Texas Farm Bureau | October 14, 2016

Beef prices could remain low through 2019, according to industry experts.

The quick cattle herd expansion after years of prolonged drought has created an explosion of beef on the market and a 30 percent drop in wholesale prices from a record set in May 2015.


Image Credit: FotoFino.com

Herd expansion or contraction takes time because cattle can be almost two years old when they are harvested, according to Bloomberg. And there are many calves a year or two from that point, putting a burden on many ranchers.

“Most cow-calf guys, they’ll be in shock by the time they get their fall calves sold” because of the steep plunge in prices, Shawn Walter, owner of Professional Cattle Consultants in Weatherford, Okla., said in a telephone interview with Bloomberg. “That’s going to chill most people’s expansion plans.”

The U.S. Department of Agriculture projects beef production will rise 5.2 percent this year and will climb 3.4 percent in 2017. The meat sector is expanding across the cattle, hog and chicken industries, putting the U.S. on track for a year of record meat production and declining prices.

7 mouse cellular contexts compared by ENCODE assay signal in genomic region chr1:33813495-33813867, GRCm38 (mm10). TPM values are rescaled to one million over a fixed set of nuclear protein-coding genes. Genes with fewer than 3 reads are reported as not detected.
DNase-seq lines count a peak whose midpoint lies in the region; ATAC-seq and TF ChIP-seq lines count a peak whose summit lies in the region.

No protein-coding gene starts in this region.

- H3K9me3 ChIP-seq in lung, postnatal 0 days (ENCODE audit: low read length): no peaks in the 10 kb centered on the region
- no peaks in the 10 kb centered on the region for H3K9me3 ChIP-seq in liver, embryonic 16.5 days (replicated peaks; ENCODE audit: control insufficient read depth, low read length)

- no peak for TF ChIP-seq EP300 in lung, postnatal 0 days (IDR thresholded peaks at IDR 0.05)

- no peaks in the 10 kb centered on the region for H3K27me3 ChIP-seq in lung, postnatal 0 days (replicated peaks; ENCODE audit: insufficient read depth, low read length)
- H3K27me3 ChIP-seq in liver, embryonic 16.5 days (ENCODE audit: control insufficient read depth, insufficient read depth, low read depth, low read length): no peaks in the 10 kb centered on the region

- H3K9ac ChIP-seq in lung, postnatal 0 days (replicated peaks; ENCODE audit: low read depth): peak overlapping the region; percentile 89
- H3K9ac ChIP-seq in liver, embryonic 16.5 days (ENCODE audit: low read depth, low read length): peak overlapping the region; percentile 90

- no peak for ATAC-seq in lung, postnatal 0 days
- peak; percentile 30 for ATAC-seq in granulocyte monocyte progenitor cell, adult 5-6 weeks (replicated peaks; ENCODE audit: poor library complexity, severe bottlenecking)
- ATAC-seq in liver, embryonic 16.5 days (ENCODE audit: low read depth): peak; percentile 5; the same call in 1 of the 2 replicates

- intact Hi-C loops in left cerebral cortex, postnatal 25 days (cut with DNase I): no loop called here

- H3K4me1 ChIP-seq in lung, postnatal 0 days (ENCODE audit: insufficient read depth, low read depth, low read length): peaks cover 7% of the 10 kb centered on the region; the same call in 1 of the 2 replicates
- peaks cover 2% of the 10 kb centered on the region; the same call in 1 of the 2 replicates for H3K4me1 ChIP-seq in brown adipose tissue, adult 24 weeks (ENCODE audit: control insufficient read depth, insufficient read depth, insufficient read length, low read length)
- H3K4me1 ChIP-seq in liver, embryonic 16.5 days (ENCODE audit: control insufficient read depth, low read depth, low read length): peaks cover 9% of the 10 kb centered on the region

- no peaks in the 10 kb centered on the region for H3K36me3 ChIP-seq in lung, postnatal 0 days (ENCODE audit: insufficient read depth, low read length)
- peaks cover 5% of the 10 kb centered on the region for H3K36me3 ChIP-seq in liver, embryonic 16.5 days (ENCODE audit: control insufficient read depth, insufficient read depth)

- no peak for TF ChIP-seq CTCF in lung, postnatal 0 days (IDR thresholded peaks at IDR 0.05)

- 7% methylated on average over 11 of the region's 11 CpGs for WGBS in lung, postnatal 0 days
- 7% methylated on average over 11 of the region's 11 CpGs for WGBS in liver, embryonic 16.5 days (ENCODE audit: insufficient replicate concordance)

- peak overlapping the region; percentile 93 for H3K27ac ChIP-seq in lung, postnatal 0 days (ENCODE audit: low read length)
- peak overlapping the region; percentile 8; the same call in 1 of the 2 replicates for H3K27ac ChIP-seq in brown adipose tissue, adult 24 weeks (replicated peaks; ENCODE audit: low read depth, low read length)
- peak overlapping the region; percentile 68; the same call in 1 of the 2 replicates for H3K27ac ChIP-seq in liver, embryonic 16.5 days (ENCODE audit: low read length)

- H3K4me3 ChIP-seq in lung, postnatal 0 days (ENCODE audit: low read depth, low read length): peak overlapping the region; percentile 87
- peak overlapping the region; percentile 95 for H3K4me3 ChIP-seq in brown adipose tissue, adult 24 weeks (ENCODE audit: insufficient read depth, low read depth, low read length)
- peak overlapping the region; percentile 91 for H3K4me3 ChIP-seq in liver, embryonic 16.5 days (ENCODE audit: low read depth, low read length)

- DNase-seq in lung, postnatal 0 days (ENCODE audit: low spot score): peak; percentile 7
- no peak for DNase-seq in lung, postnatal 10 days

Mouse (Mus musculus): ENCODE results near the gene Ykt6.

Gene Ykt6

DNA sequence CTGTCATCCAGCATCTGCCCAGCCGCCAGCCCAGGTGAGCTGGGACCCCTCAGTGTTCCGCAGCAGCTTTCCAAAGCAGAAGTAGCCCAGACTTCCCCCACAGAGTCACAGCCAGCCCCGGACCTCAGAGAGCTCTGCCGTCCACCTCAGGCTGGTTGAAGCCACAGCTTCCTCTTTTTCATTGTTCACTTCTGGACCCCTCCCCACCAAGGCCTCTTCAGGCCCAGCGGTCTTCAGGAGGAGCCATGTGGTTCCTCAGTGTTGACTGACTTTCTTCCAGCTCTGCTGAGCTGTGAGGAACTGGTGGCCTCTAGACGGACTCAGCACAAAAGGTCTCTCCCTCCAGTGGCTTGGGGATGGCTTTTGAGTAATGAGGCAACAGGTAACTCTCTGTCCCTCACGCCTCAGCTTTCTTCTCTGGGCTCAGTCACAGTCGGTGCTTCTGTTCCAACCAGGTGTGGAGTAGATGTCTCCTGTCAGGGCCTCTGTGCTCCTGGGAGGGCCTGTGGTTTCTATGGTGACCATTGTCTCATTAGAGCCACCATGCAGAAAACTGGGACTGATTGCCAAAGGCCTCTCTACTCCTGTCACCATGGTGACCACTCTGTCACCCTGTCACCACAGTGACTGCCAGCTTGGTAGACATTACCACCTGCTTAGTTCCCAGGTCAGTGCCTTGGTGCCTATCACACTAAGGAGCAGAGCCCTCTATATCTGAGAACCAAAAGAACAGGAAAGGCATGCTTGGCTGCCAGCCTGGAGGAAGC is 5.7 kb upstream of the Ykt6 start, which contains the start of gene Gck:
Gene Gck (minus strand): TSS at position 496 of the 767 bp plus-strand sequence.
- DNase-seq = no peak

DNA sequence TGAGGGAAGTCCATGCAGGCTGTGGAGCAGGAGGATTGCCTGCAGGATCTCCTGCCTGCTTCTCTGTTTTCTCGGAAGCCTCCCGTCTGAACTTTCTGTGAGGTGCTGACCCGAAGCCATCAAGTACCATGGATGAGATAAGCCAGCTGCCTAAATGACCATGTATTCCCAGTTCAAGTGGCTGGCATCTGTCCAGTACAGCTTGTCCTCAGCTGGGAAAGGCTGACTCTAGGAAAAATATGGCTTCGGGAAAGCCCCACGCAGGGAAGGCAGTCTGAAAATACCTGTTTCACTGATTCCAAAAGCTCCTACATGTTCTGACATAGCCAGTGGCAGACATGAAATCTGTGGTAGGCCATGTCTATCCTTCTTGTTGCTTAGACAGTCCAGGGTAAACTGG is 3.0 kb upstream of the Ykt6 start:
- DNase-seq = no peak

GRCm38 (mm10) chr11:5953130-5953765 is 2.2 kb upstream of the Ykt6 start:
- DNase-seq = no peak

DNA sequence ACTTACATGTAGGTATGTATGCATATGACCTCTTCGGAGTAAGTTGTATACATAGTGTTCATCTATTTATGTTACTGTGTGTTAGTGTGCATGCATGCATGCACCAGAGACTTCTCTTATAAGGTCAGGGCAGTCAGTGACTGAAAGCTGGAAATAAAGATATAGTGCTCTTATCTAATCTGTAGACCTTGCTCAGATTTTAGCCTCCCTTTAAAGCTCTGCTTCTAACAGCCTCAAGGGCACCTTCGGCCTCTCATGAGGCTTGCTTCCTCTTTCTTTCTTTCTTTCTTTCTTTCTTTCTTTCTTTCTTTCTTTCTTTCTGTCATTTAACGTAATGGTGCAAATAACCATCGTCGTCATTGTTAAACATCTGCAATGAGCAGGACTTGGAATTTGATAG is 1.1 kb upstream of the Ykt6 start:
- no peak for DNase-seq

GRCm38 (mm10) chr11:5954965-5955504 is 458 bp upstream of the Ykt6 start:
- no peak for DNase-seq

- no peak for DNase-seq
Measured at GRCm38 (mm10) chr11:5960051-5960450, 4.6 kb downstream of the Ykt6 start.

“The cattle business is a years-long cycle,” Jeff George, manager and owner at Finney County Feedyard near Garden City, Kansas, told Bloomberg. The impact of the latest expansion, though, “snuck up on a lot of us,” he said.

The continuous rise of bumper grain harvests has pushed feed costs down and has also triggered expansion.

Companies like Tyson Foods, Inc., the largest U.S. meat processor, have been able to distribute the cost of running their plants across more animals because of falling livestock prices. Cargill, the U.S. agricultural commodities giant, had a 66 percent jump in fiscal first quarter profit as it benefited from higher cattle volumes at its facilities, according to Bloomberg.

Ranchers are taking the steps now to cut back herds and supplies will start to slow.

Increased volatility in the cattle-futures market has discouraged cattlemen from keeping large herds, Nebraska rancher Shelby Horn told Bloomberg.

“The volatility and lower prices were a nail in the coffin,” Horn said.